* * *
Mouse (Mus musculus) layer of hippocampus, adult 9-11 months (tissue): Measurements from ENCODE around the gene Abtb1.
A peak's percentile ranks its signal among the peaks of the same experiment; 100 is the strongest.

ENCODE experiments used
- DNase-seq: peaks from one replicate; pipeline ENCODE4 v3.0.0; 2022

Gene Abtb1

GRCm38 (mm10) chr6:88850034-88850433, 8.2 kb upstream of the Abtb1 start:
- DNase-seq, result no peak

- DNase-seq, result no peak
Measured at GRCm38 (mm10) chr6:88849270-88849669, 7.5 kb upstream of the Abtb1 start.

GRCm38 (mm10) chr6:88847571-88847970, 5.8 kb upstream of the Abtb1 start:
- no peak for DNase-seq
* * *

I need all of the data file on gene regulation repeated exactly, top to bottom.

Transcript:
Mouse (Mus musculus) layer of hippocampus, adult 9-11 months (tissue): Measurements from ENCODE around the gene Abtb1.
A peak's percentile ranks its signal among the peaks of the same experiment; 100 is the strongest.

ENCODE experiments used
- DNase-seq: peaks from one replicate; pipeline ENCODE4 v3.0.0; 2022

Gene Abtb1

GRCm38 (mm10) chr6:88850034-88850433, 8.2 kb upstream of the Abtb1 start:
- DNase-seq, result no peak

- DNase-seq, result no peak
Measured at GRCm38 (mm10) chr6:88849270-88849669, 7.5 kb upstream of the Abtb1 start.

GRCm38 (mm10) chr6:88847571-88847970, 5.8 kb upstream of the Abtb1 start:
- no peak for DNase-seq